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Drones Monitor Sharks to Keep Beachgoers Safe

By Carl Engelking
Jun 16, 2015 7:57 PMNov 18, 2019 11:56 PM
shutterstock shark 229080022
(Credit: Willyam Bradberry/Shutterstock)


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Drone patrols are giving lifeguards a leg up when it comes to monitoring shark activity on popular beaches.

Combing the beach areas for sharks is an inefficient process that can take hours, but with help from a DJI Phantom, lifeguards at Seal Beach in California are conducting shark watch in minutes. Beachgoers here can enjoy their dip in the ocean knowing there are eyes in the sky keeping them safe.

Shark Watch

Before we get any further, it’s important to point out that shark attacks are extremely rare occurrences. Sure, recent headlines from North Carolina are troubling, but there were just 72 unprovoked shark attacks worldwide in 2014, according to the International Shark Attack File. By comparison, scientists estimate that 6,000 to 24,000 people die every year from lightning strikes.

Still, who wouldn’t want to know if a shark was nearby before they head out to catch a wave? Before drones took off, lifeguards used a rather time-consuming system to locate sharks. When a potential shark sighting was reported, a lifeguard would hop on a Jet Ski and race out to the general location to survey the area. If the shark appears to be aggressive, lifeguards would then shut down the beach if needed. The entire process could, at times, take up to two hours. Now, lifeguards just launch a drone and survey a much larger area in just 15 or 20 minutes.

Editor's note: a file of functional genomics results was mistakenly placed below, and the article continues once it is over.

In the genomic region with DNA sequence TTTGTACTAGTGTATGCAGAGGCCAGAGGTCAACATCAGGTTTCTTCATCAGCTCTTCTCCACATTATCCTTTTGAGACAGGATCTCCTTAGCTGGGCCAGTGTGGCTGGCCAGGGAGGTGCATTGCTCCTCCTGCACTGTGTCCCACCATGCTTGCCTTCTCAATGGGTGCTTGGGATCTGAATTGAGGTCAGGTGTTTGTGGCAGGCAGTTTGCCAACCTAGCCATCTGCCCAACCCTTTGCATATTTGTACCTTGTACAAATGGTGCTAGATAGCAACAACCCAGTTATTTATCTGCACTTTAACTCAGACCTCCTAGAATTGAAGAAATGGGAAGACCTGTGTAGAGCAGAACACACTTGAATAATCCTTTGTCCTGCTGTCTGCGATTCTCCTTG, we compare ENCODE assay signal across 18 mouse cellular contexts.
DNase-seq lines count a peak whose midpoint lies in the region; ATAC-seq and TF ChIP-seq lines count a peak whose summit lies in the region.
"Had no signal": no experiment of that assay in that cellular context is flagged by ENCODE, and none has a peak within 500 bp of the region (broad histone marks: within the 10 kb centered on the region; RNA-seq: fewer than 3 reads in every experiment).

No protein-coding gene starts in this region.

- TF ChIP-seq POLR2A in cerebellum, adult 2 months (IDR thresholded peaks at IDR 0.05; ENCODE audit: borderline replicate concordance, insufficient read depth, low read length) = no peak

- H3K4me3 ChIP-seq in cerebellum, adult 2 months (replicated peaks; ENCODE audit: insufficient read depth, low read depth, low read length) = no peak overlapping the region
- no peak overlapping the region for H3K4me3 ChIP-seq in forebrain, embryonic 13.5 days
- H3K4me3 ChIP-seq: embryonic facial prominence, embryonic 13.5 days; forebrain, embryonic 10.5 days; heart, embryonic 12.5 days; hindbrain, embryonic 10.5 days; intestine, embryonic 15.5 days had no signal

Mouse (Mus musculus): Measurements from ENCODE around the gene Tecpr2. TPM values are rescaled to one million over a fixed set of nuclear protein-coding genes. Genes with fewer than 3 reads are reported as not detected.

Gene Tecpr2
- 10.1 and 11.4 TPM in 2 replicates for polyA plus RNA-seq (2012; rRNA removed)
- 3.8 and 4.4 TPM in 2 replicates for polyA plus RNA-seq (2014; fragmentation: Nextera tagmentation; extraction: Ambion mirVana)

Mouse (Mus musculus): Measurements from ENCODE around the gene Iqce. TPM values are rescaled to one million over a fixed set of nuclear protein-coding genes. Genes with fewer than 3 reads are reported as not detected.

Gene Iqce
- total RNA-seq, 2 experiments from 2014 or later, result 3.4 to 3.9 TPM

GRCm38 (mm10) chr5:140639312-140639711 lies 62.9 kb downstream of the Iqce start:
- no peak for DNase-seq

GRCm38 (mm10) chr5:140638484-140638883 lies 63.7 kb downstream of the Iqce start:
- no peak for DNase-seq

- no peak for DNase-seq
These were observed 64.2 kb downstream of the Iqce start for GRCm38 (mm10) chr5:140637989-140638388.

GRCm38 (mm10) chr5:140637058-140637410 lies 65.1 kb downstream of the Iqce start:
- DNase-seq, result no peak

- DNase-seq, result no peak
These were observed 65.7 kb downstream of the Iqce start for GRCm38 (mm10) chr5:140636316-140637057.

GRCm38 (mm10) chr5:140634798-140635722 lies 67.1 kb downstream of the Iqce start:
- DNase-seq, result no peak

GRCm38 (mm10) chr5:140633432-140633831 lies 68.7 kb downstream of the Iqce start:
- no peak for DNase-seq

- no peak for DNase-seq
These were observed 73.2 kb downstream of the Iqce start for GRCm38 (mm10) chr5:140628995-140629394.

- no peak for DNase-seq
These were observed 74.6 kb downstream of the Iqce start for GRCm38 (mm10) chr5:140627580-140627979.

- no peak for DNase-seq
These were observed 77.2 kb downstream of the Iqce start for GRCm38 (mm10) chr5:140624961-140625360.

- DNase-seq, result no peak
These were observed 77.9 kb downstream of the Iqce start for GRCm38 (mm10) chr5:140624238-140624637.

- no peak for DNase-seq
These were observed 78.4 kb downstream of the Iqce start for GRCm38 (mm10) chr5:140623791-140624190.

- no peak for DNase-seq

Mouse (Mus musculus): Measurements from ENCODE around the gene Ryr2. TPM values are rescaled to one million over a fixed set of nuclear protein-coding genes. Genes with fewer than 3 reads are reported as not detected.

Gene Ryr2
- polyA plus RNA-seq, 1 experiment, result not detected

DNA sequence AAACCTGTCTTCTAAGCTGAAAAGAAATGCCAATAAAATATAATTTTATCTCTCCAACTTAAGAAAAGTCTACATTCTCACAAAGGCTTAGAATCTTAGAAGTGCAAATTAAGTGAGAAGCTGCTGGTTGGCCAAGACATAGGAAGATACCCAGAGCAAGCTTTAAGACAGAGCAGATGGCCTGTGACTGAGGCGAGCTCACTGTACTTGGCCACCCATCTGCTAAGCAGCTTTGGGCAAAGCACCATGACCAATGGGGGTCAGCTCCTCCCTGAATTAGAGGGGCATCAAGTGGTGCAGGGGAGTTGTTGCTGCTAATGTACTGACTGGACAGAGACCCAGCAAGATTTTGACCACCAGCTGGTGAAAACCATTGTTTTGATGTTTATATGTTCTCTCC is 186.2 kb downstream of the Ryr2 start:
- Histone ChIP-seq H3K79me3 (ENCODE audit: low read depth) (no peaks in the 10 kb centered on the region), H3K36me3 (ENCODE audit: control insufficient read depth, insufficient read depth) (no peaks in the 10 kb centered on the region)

Catching Them on Camera

The new Seal Beach drone patrol is either making people feel safer, or removing the veil of ignorance that beachgoers enjoyed. Within 10 minutes of sending their Phantom into the sky, lifeguards spotted 10 to 12 5- to 6-foot great white sharks near the shoreline, CBS Los Angeles reports. But lifeguard Joe Bailey told the network there was nothing to worry about:

“If we get bigger sharks or we get sharks that are aggressive, we’re actually going to close the water. But right now, we have sharks that are 5- to 6-feet long, non-aggressive, acting like normal sharks, feeding on bottom fish.”

Shark spotting isn’t the only job drones have at beaches. In Chile, drones fitted with a float, camera, microphone and speakers are helping lifeguards rescue bathers in trouble.

If there’s ever a Baywatch revival, we’d like to see a drone hovering over the shoulder of jogging lifeguards clad in red swimsuits.

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